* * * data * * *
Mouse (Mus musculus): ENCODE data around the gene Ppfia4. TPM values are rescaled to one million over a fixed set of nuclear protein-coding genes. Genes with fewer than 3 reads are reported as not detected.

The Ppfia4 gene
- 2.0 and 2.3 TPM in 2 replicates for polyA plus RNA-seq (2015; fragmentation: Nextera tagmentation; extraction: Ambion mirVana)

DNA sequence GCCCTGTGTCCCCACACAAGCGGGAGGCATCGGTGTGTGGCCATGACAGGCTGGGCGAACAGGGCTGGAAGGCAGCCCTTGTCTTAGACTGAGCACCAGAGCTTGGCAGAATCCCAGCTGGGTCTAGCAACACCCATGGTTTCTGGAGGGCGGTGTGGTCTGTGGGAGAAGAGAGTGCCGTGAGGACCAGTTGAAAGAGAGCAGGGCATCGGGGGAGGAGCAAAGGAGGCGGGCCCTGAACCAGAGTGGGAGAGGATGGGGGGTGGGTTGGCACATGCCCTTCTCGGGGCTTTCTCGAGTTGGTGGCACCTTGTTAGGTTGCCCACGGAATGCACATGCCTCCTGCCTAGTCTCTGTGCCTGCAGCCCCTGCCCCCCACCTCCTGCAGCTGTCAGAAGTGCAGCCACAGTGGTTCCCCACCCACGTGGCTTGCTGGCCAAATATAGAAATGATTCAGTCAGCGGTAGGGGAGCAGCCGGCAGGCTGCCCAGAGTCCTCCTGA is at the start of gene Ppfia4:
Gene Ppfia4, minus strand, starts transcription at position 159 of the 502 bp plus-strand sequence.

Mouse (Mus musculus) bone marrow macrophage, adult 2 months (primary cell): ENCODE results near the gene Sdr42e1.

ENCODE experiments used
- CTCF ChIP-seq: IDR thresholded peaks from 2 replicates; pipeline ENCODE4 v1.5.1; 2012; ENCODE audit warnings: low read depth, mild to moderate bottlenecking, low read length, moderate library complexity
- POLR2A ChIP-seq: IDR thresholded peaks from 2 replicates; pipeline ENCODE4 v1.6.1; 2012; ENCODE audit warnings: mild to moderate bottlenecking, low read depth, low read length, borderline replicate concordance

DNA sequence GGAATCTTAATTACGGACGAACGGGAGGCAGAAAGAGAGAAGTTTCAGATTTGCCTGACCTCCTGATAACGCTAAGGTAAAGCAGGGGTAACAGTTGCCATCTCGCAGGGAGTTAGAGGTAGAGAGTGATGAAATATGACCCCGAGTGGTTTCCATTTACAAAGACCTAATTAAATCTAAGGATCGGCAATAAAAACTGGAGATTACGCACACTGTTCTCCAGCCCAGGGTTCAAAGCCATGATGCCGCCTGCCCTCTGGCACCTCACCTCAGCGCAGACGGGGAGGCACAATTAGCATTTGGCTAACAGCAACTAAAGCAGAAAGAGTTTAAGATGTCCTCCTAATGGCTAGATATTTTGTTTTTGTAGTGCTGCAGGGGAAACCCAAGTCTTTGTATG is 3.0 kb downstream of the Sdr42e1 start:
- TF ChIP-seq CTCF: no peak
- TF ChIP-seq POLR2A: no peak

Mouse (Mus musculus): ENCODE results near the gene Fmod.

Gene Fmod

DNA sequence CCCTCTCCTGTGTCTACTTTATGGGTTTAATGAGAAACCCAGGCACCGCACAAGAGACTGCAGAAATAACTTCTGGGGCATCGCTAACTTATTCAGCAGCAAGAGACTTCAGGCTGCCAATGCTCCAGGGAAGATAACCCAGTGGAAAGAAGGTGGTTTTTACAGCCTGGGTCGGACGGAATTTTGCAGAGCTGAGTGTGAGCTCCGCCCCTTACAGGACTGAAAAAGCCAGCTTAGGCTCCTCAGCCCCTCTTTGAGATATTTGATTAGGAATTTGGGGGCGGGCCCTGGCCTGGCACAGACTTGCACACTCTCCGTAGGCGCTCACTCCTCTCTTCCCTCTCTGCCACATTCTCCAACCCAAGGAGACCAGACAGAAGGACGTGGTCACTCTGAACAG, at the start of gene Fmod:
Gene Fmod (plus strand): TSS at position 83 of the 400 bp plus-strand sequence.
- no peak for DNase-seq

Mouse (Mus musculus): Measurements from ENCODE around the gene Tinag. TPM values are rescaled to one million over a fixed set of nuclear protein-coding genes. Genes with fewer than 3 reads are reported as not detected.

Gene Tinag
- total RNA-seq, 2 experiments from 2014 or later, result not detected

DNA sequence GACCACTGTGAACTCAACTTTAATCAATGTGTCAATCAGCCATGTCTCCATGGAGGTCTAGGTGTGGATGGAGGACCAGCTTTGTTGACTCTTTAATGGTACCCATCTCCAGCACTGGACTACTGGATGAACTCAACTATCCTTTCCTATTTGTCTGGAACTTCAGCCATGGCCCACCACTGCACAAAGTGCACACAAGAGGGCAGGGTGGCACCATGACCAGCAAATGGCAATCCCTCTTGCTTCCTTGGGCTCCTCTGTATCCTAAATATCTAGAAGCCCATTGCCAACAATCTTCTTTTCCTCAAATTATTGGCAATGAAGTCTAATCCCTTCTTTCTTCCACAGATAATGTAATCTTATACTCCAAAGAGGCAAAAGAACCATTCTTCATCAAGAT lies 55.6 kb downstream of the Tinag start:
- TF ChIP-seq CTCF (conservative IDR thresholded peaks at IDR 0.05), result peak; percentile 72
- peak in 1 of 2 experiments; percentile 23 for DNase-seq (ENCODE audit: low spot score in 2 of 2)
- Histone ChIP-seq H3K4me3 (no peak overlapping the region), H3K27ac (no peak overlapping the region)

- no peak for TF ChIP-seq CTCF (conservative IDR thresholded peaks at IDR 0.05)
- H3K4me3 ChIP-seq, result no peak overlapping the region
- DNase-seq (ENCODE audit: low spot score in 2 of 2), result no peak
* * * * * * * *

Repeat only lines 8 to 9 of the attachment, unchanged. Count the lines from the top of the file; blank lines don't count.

- CTCF ChIP-seq: IDR thresholded peaks from 2 replicates; pipeline ENCODE4 v1.5.1; 2012; ENCODE audit warnings: low read depth, mild to moderate bottlenecking, low read length, moderate library complexity
- POLR2A ChIP-seq: IDR thresholded peaks from 2 replicates; pipeline ENCODE4 v1.6.1; 2012; ENCODE audit warnings: mild to moderate bottlenecking, low read depth, low read length, borderline replicate concordance